SONOE NAKASONE is the Community Archivist for the University Libraries’ Mellon funded Community Driven Archives project, housed in the Southern Historical Collection of Wilson Special Collections Library. Community Driven Archives seeks to address imbalances in the archival record by supporting marginalized communities to collect and preserve their own historical records. Sonoe is also co-chair of the Libraries’ Conscious Editing Steering Committee.
DONNA NIXON is Electronic Resources Librarian and Clinical Assistant Professor of Law. She licenses and manages the law library’s online resources, including journals, electronic books and media. She also teaches legal research and Introduction to Law of the U.S. She is curator of the digital collection Law School First – The African Americans Who Integrated UNC-Chapel Hill and the North Carolina Law Review essay which document the successful legal fight by the five men who integrated UNC-Chapel Hill.
Donna earned a degree in computer science from Brooklyn College, her law degree from Stanford Law School, and her master’s in library science from the University of North Carolina at Chapel Hill.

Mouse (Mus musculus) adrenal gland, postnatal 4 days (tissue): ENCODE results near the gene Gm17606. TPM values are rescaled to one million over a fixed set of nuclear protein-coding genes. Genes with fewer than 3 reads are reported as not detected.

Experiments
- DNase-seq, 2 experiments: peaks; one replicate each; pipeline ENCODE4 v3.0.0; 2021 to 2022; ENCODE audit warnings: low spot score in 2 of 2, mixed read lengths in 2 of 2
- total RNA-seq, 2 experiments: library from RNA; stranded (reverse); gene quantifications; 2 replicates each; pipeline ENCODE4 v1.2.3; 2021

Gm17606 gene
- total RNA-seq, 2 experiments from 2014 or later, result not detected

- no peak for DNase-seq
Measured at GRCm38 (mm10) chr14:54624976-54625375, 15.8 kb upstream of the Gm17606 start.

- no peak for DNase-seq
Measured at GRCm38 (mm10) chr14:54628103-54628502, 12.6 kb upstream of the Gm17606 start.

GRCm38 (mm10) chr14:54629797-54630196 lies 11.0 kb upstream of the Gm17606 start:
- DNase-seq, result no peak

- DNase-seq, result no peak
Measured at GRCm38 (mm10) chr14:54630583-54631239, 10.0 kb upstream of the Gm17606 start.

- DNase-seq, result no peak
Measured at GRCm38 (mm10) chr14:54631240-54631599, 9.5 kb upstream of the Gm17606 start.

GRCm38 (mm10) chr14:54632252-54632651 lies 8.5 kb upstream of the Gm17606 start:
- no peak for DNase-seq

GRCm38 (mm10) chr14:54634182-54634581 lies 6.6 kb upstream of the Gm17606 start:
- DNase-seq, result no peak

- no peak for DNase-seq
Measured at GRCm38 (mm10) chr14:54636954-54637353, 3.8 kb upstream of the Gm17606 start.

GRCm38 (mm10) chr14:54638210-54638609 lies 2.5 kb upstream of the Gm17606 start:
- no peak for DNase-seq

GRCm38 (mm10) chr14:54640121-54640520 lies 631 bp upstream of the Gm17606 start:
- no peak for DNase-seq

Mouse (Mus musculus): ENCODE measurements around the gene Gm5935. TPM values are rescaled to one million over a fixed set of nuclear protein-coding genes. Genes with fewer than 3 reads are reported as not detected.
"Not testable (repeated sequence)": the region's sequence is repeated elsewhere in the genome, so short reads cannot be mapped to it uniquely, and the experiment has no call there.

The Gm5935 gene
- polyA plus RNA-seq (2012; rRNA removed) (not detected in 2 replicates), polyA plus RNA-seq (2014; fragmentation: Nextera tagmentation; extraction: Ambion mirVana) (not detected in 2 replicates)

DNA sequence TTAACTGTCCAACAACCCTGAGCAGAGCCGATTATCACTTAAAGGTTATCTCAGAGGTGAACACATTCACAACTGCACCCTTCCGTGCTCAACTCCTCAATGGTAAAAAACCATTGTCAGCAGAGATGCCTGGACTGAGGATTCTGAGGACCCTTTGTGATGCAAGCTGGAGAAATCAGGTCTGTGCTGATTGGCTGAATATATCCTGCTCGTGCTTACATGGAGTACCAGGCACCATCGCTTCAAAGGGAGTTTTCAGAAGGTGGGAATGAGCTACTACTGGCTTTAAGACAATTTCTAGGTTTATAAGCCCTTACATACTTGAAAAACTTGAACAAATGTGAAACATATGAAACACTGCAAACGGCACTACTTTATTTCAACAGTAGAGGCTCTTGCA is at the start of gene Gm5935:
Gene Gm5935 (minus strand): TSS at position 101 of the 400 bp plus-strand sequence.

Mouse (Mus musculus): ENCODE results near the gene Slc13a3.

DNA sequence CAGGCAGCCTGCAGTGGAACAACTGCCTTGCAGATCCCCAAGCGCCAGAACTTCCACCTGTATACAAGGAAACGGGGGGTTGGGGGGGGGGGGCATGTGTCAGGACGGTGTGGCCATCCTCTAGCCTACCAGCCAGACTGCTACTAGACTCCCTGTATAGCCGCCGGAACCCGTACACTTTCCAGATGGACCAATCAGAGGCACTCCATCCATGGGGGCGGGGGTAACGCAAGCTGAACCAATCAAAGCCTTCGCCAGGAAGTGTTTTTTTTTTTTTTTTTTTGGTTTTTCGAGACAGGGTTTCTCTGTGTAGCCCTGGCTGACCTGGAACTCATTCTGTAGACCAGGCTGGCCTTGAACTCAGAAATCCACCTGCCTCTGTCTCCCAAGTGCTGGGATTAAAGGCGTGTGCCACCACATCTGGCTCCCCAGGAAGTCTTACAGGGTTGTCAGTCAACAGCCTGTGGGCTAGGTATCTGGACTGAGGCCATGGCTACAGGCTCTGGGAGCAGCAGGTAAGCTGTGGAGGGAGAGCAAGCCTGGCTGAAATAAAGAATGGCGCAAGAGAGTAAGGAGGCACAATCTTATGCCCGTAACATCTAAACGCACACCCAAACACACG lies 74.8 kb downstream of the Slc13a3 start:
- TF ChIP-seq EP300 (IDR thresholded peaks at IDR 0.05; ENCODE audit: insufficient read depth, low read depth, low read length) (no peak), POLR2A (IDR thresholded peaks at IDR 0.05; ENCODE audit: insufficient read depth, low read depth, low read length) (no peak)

VIEW GRADUATE RESEARCH HERE
Oral history interviews (audio & transcript):
- Oral History Interview with Harvey E. Beech (1996)
- Oral history interview with J. Kenneth Lee by Eugene Pfaff (1980)
- Interview with John Kenneth Lee (1995)
- Oral History Interview with Floyd B. McKissick Sr. (1989)
- Oral History Interview with Floyd B. McKissick Sr. (1973)
- Oral History Interview with Conrad Pearson (1979) (Durham attorney who brought lawsuit against UNC-Chapel Hill)
- Histories of Home: A Walk with Northside Neighbors
- Making Civil Rights Law (Mark V. Tushnet, 1994)
- Groundwork: Charles Hamilton Houston and the Struggle for Civil Rights by Genna Rae McNeil (University of Pennsylvania Press, 1983)
- North Carolina Slave Narratives: the lives of Moses Roper, Lunsford Lane, Moses Grandy & Thomas H. Jones (2003), edited by William L. Andrews
- Slavery and class in the American South : a generation of slave narrative testimony, 1840-1865, edited by William L. Andrews
- The Marrow of Tradition by Charles W. Chestnut
- Black Freedom and the University of North Carolina, 1793-1960, a dissertation by Yonni Chapman
- Reclaiming the University of the People, a dissertation by Charlotte Fryar
Recommendations concerning race in NC:
- Hanover or the Persecution of the Lowly : A History of the Wilmington Massacre (1901) by Jack Thorne
- Wilmington on Fire (documentary)
- Wilmington’s lie : the murderous coup of 1898 and the rise of white supremacy
Recommended archival information:
- Print News and Raise Hell: The Daily Tar Heel and the Evolution of a Modern University, by Ken Zogry (UNC Press, 2018)
- Communists on Campus: Race, Politics, and the Public University in Sixties North Carolina, by William Billingsley (University of George Press, 1999)
- UNC A to Z, by Nicholas Graham and Cecilia Moore (University of North Carolina Press, 2020)